I briefly considered racing back to back fields at this past weekend's 19th annual West Hill Shop cross race, but one glimpse over the edge of the monster run up and the knowledge that we'd would have to go up that thing 7 or 8 times in one race was enough, doing it 16 times over two races would be plain old dumb.
Visiting from Portland Oregon for the week was Zanconato teammate Terry Keele, a guy Mike and I had stayed with two years ago for the USGP race at the Portland International Raceway. Terry's a solid dude and had flatted out of Canton the day before so he was really looking forward to seeing Vermont and the legendary Putney course. He'd never been to Boston until this trip either so he was really blazing new ground. Boston, Canton and Putney VT in one weekend! Holy Cr@p! Keep the aspirin close!
I bobbled the daylight savings time change, first waking in a panic and rushing out the door "late" to the car pool only to discover that I was actually 45 minutes early. Could have used that extra sleep and less stress. We loaded up the crossvagen (can I just say once again that this effin car is amazing! We fit four people, four bikes, two spare sets of wheels, four big bags - including Mike's which is the size of a hockey equipment bag but heavier - of gear, a cooler, a grill, propane, a few bike tools, cupcakes, and a box of pizza) and hit the road at 7am. Here's the vagen on the way home, loaded up and performing admirably once again. Oh yeah, we got 29 mpg the whole trip. this car has 235,000+ miles on it . I will be seriously depressed when this car dies.
We arrived in VT plenty early to register (no free hats this year) and pre-ride the course. It had rained pretty hard overnight, and Putney usually doesn't need any help being slick, but somehow it wasn't bad... tacky even despite the rain. The conditions were perfect really and it was going to be a great race where fitness and finesse would be equally important to success.I'm lacking in a sufficient amount of either but thought I may be able to put something together for a half an hour and see what was what. I've lost places on the top twisty section of this course in the past so I was focused on taking smart lines there rather than going super hard. Putney is usually a pretty tactical race too: the run up right before the finish and the lengthy field sections make pack position super important.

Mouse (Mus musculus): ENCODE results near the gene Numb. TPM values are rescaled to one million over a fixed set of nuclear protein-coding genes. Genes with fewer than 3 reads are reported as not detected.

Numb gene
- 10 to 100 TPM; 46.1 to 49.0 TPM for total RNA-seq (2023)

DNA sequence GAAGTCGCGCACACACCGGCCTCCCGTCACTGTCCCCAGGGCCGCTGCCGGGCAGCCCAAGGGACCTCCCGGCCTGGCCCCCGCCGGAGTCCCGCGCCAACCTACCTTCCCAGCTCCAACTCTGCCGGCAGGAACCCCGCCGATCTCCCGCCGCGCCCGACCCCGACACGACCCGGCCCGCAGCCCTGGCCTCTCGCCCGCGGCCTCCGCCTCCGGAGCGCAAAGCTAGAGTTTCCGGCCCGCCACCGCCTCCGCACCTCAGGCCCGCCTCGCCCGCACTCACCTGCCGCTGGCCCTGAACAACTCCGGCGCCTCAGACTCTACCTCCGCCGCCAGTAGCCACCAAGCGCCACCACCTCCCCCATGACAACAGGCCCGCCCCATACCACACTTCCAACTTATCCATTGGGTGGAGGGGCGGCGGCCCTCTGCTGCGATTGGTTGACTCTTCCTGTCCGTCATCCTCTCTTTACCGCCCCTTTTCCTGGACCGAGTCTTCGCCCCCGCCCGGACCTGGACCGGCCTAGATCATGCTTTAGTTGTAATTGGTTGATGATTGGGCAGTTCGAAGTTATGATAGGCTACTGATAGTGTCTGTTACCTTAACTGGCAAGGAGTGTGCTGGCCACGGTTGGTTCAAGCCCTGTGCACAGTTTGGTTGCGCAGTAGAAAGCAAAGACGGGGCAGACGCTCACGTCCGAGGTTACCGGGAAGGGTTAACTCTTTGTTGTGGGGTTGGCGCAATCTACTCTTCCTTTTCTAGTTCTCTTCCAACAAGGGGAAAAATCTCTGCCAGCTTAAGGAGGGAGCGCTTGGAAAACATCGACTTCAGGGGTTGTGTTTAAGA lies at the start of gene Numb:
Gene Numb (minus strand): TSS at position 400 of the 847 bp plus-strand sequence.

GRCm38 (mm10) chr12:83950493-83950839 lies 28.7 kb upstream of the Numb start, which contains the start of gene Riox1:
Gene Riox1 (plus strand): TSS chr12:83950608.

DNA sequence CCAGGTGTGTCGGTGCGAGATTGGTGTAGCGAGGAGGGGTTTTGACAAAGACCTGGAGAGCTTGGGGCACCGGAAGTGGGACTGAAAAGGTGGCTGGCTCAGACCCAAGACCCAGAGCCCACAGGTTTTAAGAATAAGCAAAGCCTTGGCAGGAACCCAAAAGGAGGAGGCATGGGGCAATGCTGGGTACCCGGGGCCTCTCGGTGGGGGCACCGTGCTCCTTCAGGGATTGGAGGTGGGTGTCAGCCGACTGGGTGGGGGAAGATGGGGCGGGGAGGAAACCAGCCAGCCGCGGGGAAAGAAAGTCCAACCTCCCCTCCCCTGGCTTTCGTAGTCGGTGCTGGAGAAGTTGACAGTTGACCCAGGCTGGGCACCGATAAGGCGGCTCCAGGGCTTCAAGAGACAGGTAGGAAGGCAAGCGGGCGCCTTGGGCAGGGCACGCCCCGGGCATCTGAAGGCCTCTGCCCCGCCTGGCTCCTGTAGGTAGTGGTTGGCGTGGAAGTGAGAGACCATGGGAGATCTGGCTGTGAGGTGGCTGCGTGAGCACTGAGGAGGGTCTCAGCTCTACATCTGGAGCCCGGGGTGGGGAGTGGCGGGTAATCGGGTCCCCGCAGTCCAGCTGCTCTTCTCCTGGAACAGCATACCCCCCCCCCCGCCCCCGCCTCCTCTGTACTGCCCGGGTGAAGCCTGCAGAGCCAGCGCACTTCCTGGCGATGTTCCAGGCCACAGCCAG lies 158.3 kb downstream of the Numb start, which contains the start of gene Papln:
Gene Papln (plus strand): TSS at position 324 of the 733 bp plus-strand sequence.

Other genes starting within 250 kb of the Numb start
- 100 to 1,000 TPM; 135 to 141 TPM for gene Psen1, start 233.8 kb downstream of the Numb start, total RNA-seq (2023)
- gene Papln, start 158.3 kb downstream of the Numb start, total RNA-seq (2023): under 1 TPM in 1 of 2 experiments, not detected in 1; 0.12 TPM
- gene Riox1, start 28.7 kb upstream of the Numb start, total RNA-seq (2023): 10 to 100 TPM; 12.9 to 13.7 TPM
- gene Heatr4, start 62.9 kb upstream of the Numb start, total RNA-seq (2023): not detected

I lined up second row (the first row was 20 guys wide) behind Matt Domnarski who warned that his new shoes may keep him from getting into his pedals clean. At the whistle I went up the left side and never saw him again. The legs felt great and going into the barriers I was 3rd or 4th wheel. Todd Bowen got the whole shot and started to ride away as Erich Gutbier and a Maietta rider I didn't know represented the front of the chase group. Onto the field for the first time Rob Hult and Jeff Molongoski joined us as the Maietta rider fell back. Bowen stretched his lead and the four of us began to open up a big gap back to 6th place. I lead towards the hill at the end of lap one when Hult and Gutbier came around to assumed the pointy part of the chase.
Through lap two I was 4th riding with Molongoski in 5th and out onto the field we were just a few seconds behind Gutbier, Hult and Bowen who were all together. The gap to 6th was up to 15 seconds at least, and it appeared even then that the top 5 was all but set.
Generally I don't lap people, but I was shocked when I lapped the last 55+ guy before the end of my lap 2. That would be before they even finished a single lap! I actually caught two guys before the end of lap 2. They had started 2 minutes behind us but it has to suck to not even finish a lap before you are getting passed.
Molongoski is in a different league than me, but working with him was allowing me to ride away from the field so I made the investment in the effort and stayed with him as long as I could. Here I am leading Jeff into the hill at the end of lap two.
Since Jeff had led most of lap two I took over on lap three and confessed that I'd be glad to help but that I was probably slowing him down. He took the help, most likely (and correctly) figuring that I was no great threat and would be done soon enough.
Ahead Hult had dropped the other two and Jeff and I were dangling back about 10 seconds from Gutbier and Bowen. Here's a shot from the field on lap three...
... and another from the tunnel on lap 4.
It looks like we were sharing the work but I assure you that only lasted for three laps. I went into full wheelsuck mode from lap 4 on because it was working great. I dug deep a few times on lap 4 and 5 just to stay with Jeff and was able to do so, increasing our lead over 6th to a minute at least. When your in someone's draft and you are at the limit to match even their gentle accelerations, your number is almost up. Shortly after the photo below we were on the corn field for the 5th time, and the firm but slow packed mud was taking it's toll as much if not more than Jeff's steadily increasing pace.
There was a slight incline out in the field that we went up for the 5th time and I knew it would be the last lap I'd be this close to Jeff in that spot. I told Jeff he'd be alone soon and as we came through with three to go I fell off his wheel and started to slow.
Here's the gap he opened in about 2 minutes of racing after I came unhitched. Soon enough he had caught Bowen who had crashed but he still ended up 4th.
The rest of my race wasn't very interesting, I was so far ahead of 6th I rode smart to avod crashing and the gap came back down to about 30 seconds at the end. I had sat up for the last lap and a half, enjoying the course and starting my cool down a bit early.
The team had a strong showing, with 7 racers on the day. I had 5th, Karen Potter took 2nd in the elite women's race, and Kenny Ambach had 4th in the killer Bs.
*all photos except the ones with the car in them from uber-promoter Alan Atwood